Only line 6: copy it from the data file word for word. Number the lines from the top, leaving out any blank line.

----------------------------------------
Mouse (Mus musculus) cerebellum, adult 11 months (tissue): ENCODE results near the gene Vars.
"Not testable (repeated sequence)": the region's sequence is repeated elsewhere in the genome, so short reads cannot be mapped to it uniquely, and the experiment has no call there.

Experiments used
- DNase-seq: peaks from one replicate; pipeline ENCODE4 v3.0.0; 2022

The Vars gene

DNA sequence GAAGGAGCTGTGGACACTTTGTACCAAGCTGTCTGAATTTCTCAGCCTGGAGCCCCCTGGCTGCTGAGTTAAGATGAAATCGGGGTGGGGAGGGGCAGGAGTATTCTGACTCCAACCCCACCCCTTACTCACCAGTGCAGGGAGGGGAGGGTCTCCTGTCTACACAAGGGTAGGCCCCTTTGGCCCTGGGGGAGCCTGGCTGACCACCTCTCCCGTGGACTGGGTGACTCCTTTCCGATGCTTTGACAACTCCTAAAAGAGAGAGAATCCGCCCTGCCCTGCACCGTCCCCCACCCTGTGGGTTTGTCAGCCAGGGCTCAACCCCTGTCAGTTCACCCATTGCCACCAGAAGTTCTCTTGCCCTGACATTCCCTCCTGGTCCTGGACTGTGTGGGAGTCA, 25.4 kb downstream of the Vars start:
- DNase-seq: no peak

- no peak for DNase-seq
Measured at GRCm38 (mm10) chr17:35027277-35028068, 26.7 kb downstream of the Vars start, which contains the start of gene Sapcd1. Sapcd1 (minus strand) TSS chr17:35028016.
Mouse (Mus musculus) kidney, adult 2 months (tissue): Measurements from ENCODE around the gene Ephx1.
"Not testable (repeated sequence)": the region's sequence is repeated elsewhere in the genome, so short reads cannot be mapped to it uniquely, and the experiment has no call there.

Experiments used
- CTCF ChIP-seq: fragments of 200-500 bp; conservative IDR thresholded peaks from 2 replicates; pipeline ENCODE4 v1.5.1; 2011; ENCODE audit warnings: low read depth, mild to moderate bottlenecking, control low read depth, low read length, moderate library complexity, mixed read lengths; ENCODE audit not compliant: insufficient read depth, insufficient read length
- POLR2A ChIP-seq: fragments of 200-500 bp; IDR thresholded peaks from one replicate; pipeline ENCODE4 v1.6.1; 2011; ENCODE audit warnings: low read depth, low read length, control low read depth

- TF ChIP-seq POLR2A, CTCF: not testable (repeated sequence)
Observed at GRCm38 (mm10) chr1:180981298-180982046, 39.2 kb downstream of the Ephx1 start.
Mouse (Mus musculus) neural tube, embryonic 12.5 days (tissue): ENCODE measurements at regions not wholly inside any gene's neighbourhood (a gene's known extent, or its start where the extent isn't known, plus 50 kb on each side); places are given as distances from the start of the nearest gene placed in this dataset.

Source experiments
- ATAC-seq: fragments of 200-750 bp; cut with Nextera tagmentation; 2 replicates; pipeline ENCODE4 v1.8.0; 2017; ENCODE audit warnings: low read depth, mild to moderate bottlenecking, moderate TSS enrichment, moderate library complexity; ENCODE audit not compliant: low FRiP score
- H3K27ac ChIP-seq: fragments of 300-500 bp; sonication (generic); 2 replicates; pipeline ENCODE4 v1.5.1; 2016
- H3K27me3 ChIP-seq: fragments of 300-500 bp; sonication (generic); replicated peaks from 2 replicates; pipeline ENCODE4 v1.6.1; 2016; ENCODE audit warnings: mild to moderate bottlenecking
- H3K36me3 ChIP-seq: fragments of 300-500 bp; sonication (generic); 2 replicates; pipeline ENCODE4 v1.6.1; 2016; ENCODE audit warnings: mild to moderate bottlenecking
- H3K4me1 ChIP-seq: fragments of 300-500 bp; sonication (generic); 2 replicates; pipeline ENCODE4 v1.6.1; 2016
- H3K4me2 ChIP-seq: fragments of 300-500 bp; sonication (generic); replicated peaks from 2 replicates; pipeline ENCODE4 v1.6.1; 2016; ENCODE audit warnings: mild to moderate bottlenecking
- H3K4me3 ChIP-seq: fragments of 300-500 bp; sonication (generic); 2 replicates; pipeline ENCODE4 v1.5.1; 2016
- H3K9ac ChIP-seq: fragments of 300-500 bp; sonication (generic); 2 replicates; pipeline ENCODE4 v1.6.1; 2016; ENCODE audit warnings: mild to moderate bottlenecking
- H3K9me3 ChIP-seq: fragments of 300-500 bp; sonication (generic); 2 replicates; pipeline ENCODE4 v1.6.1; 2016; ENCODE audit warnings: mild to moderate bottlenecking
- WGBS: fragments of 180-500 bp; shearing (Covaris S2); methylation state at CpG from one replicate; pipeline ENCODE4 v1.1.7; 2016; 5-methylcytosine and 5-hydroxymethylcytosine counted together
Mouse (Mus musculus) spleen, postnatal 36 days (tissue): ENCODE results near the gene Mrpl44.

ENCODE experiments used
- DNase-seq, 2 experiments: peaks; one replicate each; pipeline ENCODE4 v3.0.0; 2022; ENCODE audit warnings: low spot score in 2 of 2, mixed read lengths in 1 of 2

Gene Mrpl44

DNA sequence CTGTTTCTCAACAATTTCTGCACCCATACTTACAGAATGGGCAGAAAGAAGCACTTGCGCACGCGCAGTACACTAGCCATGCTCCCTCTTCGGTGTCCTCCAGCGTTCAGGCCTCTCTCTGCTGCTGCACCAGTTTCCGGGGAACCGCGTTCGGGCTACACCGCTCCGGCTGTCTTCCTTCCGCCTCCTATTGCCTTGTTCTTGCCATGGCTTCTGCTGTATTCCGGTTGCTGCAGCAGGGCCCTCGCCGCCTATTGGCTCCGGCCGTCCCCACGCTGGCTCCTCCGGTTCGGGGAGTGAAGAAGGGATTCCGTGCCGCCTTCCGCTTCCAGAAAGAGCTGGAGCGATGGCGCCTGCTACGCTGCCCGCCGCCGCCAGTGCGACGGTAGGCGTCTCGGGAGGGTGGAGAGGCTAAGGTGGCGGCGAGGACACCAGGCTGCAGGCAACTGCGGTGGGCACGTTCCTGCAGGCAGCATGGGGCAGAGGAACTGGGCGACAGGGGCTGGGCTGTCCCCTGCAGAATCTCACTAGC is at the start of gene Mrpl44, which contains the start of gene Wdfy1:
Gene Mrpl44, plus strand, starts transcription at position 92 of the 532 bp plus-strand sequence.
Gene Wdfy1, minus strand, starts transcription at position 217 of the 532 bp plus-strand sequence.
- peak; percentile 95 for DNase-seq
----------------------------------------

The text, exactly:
DNA sequence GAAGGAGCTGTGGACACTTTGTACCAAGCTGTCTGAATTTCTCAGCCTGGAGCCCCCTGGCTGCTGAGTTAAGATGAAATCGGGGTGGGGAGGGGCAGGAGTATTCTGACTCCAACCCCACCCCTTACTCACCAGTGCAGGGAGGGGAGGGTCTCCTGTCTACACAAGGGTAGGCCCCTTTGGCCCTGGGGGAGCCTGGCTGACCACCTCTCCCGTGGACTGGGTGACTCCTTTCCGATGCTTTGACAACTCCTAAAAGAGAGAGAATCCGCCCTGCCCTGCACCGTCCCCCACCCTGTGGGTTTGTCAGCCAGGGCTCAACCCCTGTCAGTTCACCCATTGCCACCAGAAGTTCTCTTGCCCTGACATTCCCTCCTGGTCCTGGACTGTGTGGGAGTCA, 25.4 kb downstream of the Vars start: